Whether or not it engaged in DeFi lending, Voyager’s overexposure to 3AC became evident once the market deteriorated. The company hoped to shore up its finances after securing a line of credit of around $500 million from quantum commerce boutique Alameda Ventures in late June. But, still worried about a “run on the bank” due to users attempting to withdraw their funds, as its court filing indicates, Voyager ultimately decided to move forward with the Chapter 11 filing.
“I had no idea that Voyager would lend [customers’ USDC] to a hedge fund,” the six-year-old user said. “If I had known it might be loaned out, I probably would have kept it in cash in my safe.”
“I did everything a reasonable person would do, which is review the business,” Robert said. He noticed the company was not being targeted by regulators and thought that was a good sign. “I should have known. Everything in retrospect, obviously, is a different thing.
Scott Melker, a well-known crypto investor and podcaster with over 851,000 Twitter followers, recounts Fortune that he’s been using Voyager since 2019 and has “multiple sevens” stuck on the platform.
It “hurts” not being able to access an account he used to save, he says, but notes he has hedged his wallet and understands he took a big risk. Above all, Melker feels bad about those he’s spoken to on Voyager, including his friends, family, and viewers.
“I understand that people make their own decisions, but they wouldn’t even have thought about it if I hadn’t brought [Voyager] to their attention. And, frankly, that’s worse than losing my own money,” he said.
What awaits us
Bankruptcy Lawyer and Crypto Lawyer Says Fortune that it is not clear how long the bankruptcy process will take. But, they pointed out that Voyager hopes to restructure, not liquidate, a sign of hope for retail investors getting some of their money back.
The company mentioned that it hopes to provide its users with at least some of their funds after its reorganization. Due to the variety of assets that users have purchased on the platform, it is not certain that users can be completely complete.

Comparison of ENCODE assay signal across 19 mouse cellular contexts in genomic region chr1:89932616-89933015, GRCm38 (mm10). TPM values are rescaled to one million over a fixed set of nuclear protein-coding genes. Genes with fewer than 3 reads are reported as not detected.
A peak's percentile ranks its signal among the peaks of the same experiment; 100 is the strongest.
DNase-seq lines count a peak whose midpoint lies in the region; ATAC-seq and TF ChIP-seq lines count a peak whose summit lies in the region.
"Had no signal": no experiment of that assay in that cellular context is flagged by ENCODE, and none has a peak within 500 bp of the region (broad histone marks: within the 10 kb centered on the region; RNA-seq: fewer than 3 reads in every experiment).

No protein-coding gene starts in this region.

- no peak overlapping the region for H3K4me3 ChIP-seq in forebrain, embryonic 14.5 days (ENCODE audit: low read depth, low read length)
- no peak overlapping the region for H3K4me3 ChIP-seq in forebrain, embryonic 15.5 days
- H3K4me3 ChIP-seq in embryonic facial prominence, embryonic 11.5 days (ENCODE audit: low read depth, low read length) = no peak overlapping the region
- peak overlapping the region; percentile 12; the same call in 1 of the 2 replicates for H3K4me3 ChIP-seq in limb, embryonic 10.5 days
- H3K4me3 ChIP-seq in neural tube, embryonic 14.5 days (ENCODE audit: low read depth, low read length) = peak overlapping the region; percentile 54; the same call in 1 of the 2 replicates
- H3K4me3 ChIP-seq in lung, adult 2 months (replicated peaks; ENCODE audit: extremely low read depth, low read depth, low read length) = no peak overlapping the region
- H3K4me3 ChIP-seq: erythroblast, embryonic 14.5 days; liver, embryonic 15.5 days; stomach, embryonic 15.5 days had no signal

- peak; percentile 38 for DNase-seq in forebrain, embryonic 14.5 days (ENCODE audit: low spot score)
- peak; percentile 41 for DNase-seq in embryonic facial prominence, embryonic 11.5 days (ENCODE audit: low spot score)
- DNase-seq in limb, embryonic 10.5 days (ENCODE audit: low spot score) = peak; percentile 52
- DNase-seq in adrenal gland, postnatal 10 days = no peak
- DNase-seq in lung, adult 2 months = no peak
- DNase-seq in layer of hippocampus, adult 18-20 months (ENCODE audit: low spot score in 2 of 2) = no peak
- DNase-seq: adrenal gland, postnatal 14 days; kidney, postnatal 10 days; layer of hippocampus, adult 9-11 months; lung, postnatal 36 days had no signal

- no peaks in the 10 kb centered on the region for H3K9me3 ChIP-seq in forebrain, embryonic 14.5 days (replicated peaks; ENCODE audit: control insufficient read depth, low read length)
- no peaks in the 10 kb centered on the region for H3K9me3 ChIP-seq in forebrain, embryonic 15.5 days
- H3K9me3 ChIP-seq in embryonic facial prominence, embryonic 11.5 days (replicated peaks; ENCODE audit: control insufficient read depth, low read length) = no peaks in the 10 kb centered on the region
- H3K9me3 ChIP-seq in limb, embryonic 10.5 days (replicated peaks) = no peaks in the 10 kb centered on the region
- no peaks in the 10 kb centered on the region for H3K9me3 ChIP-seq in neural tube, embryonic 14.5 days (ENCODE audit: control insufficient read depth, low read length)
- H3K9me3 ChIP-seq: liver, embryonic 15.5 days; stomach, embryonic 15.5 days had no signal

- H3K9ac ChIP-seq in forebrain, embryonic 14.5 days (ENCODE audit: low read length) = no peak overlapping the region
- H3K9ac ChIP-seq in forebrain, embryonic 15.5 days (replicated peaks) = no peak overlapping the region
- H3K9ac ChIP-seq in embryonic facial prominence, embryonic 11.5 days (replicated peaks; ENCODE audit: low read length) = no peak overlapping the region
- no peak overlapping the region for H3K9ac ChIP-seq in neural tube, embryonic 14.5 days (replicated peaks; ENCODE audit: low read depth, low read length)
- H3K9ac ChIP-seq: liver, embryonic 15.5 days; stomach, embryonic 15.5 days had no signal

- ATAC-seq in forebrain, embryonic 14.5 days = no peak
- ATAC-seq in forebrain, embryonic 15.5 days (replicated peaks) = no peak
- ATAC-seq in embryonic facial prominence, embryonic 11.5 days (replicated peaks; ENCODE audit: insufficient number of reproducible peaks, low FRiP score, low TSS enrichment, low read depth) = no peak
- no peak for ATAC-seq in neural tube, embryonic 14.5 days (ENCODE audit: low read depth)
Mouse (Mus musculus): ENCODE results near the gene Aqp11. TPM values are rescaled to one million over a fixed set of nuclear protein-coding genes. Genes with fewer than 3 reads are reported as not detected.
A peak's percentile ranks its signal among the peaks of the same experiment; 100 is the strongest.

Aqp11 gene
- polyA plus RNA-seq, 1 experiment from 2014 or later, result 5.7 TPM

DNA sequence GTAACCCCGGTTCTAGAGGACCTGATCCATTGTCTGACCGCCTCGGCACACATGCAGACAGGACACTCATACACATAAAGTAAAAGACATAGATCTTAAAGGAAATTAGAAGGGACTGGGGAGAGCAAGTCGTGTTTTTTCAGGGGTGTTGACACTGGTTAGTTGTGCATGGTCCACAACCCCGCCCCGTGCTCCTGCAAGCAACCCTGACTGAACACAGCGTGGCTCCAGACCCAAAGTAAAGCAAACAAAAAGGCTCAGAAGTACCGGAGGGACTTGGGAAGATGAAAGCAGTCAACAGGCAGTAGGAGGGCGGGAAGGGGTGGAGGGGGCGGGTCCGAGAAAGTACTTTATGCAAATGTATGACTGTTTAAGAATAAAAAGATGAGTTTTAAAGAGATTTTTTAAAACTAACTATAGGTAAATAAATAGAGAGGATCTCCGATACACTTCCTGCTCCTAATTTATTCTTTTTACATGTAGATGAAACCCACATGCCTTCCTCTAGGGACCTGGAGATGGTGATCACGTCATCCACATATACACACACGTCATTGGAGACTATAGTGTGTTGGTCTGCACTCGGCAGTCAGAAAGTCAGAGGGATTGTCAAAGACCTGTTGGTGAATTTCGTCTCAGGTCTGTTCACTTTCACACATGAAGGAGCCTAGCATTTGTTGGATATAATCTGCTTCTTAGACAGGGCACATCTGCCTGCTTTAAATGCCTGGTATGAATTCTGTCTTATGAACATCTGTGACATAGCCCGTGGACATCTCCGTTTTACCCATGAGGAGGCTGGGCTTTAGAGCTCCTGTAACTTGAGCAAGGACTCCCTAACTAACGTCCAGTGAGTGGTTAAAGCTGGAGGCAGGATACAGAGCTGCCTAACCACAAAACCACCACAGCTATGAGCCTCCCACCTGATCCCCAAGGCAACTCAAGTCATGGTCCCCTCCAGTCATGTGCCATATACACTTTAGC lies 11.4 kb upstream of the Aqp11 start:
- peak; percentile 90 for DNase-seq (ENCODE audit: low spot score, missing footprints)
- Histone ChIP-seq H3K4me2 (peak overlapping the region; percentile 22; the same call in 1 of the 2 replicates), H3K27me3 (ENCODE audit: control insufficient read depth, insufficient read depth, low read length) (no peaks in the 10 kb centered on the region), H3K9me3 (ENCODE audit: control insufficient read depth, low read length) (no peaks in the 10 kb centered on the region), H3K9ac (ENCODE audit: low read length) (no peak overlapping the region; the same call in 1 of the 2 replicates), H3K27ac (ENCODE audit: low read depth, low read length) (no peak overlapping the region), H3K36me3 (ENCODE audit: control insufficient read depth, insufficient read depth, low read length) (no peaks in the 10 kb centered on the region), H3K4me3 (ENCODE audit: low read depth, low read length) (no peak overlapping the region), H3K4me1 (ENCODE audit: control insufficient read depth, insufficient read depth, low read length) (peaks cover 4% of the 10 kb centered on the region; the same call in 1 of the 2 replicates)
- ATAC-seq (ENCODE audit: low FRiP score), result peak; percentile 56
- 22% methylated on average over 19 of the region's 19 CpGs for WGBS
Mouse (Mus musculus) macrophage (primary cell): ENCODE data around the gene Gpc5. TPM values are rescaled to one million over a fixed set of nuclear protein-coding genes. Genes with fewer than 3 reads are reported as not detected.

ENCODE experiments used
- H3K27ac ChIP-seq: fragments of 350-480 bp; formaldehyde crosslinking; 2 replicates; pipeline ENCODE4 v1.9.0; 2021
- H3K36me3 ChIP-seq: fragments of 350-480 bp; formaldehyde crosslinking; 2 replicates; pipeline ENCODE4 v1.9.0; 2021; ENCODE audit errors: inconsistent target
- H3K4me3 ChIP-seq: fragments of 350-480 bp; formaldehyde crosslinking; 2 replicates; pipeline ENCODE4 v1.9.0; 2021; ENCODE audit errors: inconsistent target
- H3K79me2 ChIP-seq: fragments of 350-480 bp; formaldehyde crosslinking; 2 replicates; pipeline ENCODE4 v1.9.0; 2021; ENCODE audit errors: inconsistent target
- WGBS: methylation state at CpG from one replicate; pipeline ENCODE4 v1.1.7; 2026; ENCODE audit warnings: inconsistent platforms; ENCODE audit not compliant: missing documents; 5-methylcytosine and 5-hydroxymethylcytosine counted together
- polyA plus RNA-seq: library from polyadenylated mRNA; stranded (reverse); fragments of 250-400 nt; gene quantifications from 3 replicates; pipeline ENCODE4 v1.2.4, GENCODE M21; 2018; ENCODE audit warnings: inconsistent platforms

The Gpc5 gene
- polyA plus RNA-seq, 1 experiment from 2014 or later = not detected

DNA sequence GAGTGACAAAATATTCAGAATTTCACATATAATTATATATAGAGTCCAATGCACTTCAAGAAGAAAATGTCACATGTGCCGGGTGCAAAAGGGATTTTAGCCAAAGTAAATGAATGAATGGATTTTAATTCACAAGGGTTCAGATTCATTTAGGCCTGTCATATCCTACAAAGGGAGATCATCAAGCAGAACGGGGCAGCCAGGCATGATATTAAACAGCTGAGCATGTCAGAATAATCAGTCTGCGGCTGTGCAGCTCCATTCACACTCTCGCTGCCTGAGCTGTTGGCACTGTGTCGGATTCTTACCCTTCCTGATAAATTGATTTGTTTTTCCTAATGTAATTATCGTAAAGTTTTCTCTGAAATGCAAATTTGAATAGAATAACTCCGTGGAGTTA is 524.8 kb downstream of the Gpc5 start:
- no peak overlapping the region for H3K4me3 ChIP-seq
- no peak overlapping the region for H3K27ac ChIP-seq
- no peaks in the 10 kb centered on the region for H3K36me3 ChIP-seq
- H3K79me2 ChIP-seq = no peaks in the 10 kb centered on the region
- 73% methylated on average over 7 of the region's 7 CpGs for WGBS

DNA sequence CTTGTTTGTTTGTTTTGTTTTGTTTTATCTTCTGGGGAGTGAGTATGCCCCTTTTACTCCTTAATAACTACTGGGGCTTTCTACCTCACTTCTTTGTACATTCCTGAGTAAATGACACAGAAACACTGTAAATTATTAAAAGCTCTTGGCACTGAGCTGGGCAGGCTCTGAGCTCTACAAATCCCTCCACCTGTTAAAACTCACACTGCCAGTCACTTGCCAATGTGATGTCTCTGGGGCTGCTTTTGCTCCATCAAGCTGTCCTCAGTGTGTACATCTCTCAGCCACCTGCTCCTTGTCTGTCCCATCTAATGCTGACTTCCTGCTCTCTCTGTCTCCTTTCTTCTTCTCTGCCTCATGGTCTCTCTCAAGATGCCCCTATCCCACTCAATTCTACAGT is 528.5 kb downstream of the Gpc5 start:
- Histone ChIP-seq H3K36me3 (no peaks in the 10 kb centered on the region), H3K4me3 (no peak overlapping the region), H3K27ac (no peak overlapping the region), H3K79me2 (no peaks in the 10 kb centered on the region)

Melker tells Fortune that he is one of the top 50 holders of assets on the platform, and that the top 10 or 20 holders could have a say in what happens in the bankruptcy proceedings, citing an upcoming hearing to occur.
Voyager recently stated that it has approximately $1.3 billion in crypto assets on its platform, adding that the company has over $110 million in cash and crypto assets in its possession, which “will provide liquidity to support day-to-day operations during the Chapter 11 process.” ,” it says. Voyager also mentioned that it had $350 million in customer cash held in an account at the Metropolitan Commercial Bank.
This experience scarred some of them so much that they vowed never to invest in cryptocurrency again. Others, on the other hand, remain bullish.
Melker, for example, has nothing against the company or its creators. His history with Voyager runs deep — the company even briefly sponsored his podcast for a short time when he first launched it, he says. He hopes he and others will see their assets back.
“Look, I lost millions of dollars,” he says. “You know, it’s embarrassing. I’m a person who talks about managing risk and protecting your assets, but I was probably, in hindsight, overexposed, but that was what I was comfortable with.
Of course, Voyager users also hope to have access to their savings soon.
“Hope, unfortunately, is not a plan, but I have no control over it,” Robert says. “All I need is to get my original assets back. I don’t need the rewards or interest earned. I just need to get the assets back.
Voyager Digital did not immediately respond to Fortunerequest for comment.
This story was originally featured on Fortune.com